It includes people not working because they are unable to afford losing the pharmacare benefits provided through social assistance schemes.

Of the $407 billion COVID-19 response plan, those with the very least have, at most, perhaps received a one-time payment of $400, and only then if they were on the CRA rolls and registered for the GST tax credit.

Conversely, during the pandemic, the total wealth of Canada’s 20 richest people — who were already billionaires — has grown by at least $37 billion, while one in five households with children has become food insecure.

At the outset of the pandemic, those who were low-wage workers were more likely to have lost work: a 38% decline in employment compared to 13% for higher-waged workers, and a 41% decline for low-wage women workers in particular. For the most marginalized and those in precarious or service delivery or hospitality sectors, their low-paying jobs have been slower than other jobs to re-emerge, and less likely to be able to be accomplished through telework.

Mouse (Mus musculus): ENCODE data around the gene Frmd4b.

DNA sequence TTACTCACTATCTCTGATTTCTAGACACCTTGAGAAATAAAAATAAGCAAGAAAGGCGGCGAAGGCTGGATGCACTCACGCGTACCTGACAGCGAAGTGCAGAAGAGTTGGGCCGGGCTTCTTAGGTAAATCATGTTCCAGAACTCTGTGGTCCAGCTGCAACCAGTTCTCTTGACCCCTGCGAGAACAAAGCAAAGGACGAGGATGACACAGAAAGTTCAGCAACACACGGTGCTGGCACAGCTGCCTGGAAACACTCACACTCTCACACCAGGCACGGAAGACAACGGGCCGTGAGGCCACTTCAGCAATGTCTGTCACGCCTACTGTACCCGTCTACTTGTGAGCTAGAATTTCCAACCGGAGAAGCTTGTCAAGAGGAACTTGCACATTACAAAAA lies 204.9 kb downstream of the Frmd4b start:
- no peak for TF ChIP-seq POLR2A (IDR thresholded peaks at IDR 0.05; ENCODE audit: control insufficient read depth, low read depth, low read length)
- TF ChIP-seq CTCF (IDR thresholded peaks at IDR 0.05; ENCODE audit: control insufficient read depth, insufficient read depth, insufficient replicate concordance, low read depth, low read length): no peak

Colleagues, just because the stigma and lack of resources that render so many below the poverty line is of limited significance in the other place does not allow us to also render them voiceless. We have an obligation to represent minority interests, so let’s do our job. We need measures to ensure that all make it through this crisis and to counter increasing economic inequality and marginalization that amplifies vulnerability to the continuing crisis and future waves of this or the next health, environmental or economic crisis.